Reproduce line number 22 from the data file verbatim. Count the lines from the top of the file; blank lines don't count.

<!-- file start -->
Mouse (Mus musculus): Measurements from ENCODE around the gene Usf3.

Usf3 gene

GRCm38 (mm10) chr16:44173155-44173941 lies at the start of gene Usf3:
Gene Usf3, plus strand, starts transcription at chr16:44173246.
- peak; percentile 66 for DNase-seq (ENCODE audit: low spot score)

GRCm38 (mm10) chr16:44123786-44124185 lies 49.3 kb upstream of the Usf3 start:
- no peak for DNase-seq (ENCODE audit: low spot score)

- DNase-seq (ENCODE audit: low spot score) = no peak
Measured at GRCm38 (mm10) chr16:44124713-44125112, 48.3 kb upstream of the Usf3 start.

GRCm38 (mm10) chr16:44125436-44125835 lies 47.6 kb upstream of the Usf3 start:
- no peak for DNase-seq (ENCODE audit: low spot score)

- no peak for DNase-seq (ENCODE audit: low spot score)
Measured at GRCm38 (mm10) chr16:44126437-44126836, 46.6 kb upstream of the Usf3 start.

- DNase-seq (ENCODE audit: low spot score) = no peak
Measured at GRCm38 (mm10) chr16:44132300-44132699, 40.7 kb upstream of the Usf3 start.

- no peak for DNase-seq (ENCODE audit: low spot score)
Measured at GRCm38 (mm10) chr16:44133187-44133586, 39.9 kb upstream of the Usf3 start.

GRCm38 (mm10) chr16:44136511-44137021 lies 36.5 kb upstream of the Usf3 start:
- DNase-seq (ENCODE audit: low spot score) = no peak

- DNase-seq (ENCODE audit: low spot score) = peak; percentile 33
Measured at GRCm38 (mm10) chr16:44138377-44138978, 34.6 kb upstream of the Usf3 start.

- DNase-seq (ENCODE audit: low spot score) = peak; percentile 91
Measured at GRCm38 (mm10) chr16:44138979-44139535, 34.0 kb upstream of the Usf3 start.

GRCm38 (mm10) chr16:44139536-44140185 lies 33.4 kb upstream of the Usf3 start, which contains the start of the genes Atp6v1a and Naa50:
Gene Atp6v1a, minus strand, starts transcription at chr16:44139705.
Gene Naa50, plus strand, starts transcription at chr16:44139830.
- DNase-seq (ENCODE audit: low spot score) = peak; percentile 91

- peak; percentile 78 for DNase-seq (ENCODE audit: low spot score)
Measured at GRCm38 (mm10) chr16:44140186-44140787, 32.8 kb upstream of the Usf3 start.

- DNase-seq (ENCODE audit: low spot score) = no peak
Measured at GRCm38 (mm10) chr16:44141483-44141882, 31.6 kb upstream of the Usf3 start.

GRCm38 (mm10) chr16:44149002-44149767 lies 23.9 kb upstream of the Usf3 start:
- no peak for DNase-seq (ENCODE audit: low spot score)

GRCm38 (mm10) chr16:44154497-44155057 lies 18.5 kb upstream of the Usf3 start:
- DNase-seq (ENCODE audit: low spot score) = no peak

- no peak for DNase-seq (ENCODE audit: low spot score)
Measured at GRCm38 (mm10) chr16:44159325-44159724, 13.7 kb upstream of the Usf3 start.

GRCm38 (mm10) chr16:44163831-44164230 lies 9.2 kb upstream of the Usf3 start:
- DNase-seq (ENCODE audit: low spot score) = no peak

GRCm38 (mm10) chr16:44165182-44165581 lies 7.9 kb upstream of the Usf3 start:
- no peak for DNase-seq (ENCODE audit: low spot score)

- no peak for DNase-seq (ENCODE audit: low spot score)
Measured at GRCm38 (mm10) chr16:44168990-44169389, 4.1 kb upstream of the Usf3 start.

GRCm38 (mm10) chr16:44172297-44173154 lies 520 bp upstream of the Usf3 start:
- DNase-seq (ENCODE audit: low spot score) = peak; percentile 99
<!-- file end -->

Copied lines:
- DNase-seq (ENCODE audit: low spot score) = peak; percentile 91